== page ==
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Mathematical Physics Seminar

William Bialek - Apparent action-at-a-distance in gene regulation

Location: 
Date & time: Thursday, 20 August 2020 at 11:00AM - 12:00PM

 

William Bialek–Princeton University and The CUNY Graduate Center

Thursday, August 20, 11:00AM

Title
“Apparent action-at-a-distance in gene regulation"

This work is motivated by recent experiments that visualize the molecular events involved in controlling the read out of information encoded in DNA. In bacteria, specific proteins (transcription factors) bind to DNA very close to the point where enzymes bind to start reading out the genetic information and synthesizing (transcribing) mRNA, and it is easy to see how these binding events can interact. But in more multicellular organisms, the binding sites (enhancers) for transcription factors are very far from the sites where mRNA transcription begins (promoters). It has long been assumed that this distance along the DNA is closed by bending and looping, bringing the promoter and enhancer into contact. It now is possible to measure these distances directly, showing that the sites do come closer when the promoter is active, but proximity is not contact: there are still 100+ nm distances between interacting sites. These transcriptionally active sites are bathed in a condensed droplet of proteins, one of many examples of phase separation now seen throughout living cells. I will explain some of this experimental background, and then argue that there is an interesting statistical physics problem hiding in these data.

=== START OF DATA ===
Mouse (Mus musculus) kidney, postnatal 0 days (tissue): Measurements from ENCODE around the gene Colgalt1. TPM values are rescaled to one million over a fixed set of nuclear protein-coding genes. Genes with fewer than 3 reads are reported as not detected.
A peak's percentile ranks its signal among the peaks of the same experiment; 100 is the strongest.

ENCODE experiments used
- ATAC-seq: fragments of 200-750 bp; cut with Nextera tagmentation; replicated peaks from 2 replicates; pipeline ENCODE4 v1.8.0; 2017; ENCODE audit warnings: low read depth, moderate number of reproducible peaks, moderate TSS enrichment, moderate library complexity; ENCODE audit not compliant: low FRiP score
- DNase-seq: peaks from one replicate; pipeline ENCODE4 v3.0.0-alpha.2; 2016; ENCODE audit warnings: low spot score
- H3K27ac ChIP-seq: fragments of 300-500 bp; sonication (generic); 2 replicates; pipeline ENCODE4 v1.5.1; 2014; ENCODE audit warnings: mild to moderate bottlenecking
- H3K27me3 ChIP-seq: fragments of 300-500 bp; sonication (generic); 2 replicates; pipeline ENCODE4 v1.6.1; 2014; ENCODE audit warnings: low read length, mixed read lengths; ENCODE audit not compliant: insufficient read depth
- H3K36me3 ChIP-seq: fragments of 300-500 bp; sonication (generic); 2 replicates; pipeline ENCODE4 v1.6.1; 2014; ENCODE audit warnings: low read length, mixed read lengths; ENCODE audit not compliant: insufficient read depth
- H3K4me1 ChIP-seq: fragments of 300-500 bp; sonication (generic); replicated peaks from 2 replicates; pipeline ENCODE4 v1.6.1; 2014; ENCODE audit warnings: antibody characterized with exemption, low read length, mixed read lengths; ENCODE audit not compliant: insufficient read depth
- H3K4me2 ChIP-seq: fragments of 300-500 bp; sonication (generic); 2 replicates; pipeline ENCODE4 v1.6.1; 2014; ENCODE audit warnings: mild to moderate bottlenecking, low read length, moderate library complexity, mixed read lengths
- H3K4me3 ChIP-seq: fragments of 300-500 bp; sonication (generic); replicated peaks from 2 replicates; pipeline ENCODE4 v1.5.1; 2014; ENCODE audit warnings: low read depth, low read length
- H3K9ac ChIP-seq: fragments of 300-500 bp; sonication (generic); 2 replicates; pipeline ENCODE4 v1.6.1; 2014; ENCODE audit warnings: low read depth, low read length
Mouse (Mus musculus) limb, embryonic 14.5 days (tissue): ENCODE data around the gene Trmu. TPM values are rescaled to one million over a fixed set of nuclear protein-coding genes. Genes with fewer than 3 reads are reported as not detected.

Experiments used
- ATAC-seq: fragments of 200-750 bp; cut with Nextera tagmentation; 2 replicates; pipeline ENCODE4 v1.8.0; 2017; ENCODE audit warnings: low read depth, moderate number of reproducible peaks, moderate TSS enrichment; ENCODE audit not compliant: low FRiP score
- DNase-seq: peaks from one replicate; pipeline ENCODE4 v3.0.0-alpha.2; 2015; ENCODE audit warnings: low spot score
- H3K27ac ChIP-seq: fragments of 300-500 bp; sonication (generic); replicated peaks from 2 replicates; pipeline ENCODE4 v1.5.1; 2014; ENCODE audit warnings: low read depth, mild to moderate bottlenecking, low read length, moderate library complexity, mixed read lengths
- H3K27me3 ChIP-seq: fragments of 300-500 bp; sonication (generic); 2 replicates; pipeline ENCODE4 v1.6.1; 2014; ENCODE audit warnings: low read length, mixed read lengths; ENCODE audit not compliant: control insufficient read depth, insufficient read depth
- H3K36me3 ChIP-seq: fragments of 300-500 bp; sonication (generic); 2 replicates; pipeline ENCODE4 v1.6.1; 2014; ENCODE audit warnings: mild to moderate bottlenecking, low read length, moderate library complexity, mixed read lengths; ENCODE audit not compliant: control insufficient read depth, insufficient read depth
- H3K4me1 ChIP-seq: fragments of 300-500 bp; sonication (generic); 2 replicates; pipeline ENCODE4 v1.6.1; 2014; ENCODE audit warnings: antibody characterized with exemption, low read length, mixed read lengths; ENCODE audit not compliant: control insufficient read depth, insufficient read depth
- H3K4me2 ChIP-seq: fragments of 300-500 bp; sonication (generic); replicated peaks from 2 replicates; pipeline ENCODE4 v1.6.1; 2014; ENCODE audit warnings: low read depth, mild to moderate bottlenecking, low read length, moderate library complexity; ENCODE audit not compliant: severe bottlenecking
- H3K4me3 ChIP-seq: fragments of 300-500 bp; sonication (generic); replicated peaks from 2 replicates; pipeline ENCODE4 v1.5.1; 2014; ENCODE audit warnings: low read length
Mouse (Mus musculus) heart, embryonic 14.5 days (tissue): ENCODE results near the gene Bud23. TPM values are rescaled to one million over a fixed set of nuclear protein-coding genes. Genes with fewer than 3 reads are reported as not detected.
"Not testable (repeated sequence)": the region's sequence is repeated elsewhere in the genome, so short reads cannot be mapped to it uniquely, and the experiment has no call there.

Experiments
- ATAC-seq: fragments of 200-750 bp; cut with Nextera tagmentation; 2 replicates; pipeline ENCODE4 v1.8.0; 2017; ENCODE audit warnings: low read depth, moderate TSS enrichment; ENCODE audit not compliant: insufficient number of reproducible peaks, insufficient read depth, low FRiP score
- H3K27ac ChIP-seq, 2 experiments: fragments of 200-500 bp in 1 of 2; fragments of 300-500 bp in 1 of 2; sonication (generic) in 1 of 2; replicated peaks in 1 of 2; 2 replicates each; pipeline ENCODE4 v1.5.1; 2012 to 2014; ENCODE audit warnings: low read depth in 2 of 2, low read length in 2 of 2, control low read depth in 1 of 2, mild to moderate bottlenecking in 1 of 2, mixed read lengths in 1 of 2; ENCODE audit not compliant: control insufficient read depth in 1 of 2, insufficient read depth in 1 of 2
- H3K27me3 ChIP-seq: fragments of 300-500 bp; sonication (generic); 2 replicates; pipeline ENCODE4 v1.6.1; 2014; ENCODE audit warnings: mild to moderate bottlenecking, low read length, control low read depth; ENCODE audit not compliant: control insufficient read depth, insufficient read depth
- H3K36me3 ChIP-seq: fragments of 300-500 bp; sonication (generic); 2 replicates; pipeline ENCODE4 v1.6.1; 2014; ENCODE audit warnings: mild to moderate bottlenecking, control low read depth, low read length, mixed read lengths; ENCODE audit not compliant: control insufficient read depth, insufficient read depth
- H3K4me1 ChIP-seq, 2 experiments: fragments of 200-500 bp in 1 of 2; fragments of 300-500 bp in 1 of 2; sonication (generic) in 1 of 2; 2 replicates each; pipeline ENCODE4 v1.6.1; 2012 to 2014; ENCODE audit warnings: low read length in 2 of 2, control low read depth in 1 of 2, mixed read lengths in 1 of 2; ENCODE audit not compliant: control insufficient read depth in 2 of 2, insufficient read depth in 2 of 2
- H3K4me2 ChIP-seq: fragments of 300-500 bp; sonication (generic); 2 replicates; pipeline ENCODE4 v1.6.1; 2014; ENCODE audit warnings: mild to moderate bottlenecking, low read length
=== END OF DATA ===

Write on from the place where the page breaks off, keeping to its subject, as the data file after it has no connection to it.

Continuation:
We can understand the apparent “action-at-a-distance” in transcriptional regulation if fluctuations in the internal structure or composition of the condensed droplet are able to transmit information over long distances. This would happen naturally if the droplet were poised near a critical point, or possibly near a first order transition. We have found a mechanism for self-tuning of finite droplets to conditions with long correlation lengths, so that there can be a sort of “self-organized criticality” even near equilibrium. Finally, the physical picture of a critical droplet predicts that the thermodynamic interactions among promoter and enhancers sites should lead to forces that displace these sites relative to one another in response to binding and activation events. These displacements should be measurable, quantitatively.

Joint work with Thomas Gregor (Princeton) and Gašper Tka?ik (IST Austria). A first account of these ideas is arXiv:1912.08579.